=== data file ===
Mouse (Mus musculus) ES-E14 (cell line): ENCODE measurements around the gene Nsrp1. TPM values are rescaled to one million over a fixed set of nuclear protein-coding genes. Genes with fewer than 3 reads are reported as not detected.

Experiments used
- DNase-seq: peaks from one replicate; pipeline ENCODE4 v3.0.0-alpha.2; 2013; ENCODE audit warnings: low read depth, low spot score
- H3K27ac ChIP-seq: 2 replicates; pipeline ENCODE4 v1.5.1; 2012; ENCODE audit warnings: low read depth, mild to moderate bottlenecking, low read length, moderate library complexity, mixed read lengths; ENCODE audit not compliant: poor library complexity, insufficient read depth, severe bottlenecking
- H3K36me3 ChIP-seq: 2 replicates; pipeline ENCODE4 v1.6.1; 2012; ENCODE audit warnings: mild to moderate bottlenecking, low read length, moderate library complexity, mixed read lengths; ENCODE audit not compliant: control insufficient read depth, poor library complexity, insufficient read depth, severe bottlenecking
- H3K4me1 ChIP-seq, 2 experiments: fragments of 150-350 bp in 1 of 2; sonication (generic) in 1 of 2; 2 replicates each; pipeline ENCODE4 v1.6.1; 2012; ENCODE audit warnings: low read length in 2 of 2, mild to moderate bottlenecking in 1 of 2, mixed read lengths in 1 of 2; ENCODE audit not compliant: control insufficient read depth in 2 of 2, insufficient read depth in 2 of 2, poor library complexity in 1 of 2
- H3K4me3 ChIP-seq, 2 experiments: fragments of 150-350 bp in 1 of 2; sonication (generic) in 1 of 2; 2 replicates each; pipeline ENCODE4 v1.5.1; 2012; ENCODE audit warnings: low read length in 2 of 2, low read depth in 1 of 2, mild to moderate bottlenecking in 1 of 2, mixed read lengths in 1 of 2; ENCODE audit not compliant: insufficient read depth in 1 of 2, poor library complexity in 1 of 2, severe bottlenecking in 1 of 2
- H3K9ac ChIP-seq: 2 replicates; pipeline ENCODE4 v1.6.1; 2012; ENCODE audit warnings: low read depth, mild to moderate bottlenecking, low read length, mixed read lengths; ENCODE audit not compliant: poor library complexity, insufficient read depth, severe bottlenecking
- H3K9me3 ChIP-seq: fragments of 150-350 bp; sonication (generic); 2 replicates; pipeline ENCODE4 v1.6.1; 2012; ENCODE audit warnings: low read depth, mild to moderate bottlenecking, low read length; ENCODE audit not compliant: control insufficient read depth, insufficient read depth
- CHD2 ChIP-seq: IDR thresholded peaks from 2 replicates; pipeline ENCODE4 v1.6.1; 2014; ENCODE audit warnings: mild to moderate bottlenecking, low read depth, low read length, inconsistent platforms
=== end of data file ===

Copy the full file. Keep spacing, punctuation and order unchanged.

Mouse (Mus musculus) ES-E14 (cell line): ENCODE measurements around the gene Nsrp1. TPM values are rescaled to one million over a fixed set of nuclear protein-coding genes. Genes with fewer than 3 reads are reported as not detected.

Experiments used
- DNase-seq: peaks from one replicate; pipeline ENCODE4 v3.0.0-alpha.2; 2013; ENCODE audit warnings: low read depth, low spot score
- H3K27ac ChIP-seq: 2 replicates; pipeline ENCODE4 v1.5.1; 2012; ENCODE audit warnings: low read depth, mild to moderate bottlenecking, low read length, moderate library complexity, mixed read lengths; ENCODE audit not compliant: poor library complexity, insufficient read depth, severe bottlenecking
- H3K36me3 ChIP-seq: 2 replicates; pipeline ENCODE4 v1.6.1; 2012; ENCODE audit warnings: mild to moderate bottlenecking, low read length, moderate library complexity, mixed read lengths; ENCODE audit not compliant: control insufficient read depth, poor library complexity, insufficient read depth, severe bottlenecking
- H3K4me1 ChIP-seq, 2 experiments: fragments of 150-350 bp in 1 of 2; sonication (generic) in 1 of 2; 2 replicates each; pipeline ENCODE4 v1.6.1; 2012; ENCODE audit warnings: low read length in 2 of 2, mild to moderate bottlenecking in 1 of 2, mixed read lengths in 1 of 2; ENCODE audit not compliant: control insufficient read depth in 2 of 2, insufficient read depth in 2 of 2, poor library complexity in 1 of 2
- H3K4me3 ChIP-seq, 2 experiments: fragments of 150-350 bp in 1 of 2; sonication (generic) in 1 of 2; 2 replicates each; pipeline ENCODE4 v1.5.1; 2012; ENCODE audit warnings: low read length in 2 of 2, low read depth in 1 of 2, mild to moderate bottlenecking in 1 of 2, mixed read lengths in 1 of 2; ENCODE audit not compliant: insufficient read depth in 1 of 2, poor library complexity in 1 of 2, severe bottlenecking in 1 of 2
- H3K9ac ChIP-seq: 2 replicates; pipeline ENCODE4 v1.6.1; 2012; ENCODE audit warnings: low read depth, mild to moderate bottlenecking, low read length, mixed read lengths; ENCODE audit not compliant: poor library complexity, insufficient read depth, severe bottlenecking
- H3K9me3 ChIP-seq: fragments of 150-350 bp; sonication (generic); 2 replicates; pipeline ENCODE4 v1.6.1; 2012; ENCODE audit warnings: low read depth, mild to moderate bottlenecking, low read length; ENCODE audit not compliant: control insufficient read depth, insufficient read depth
- CHD2 ChIP-seq: IDR thresholded peaks from 2 replicates; pipeline ENCODE4 v1.6.1; 2014; ENCODE audit warnings: mild to moderate bottlenecking, low read depth, low read length, inconsistent platforms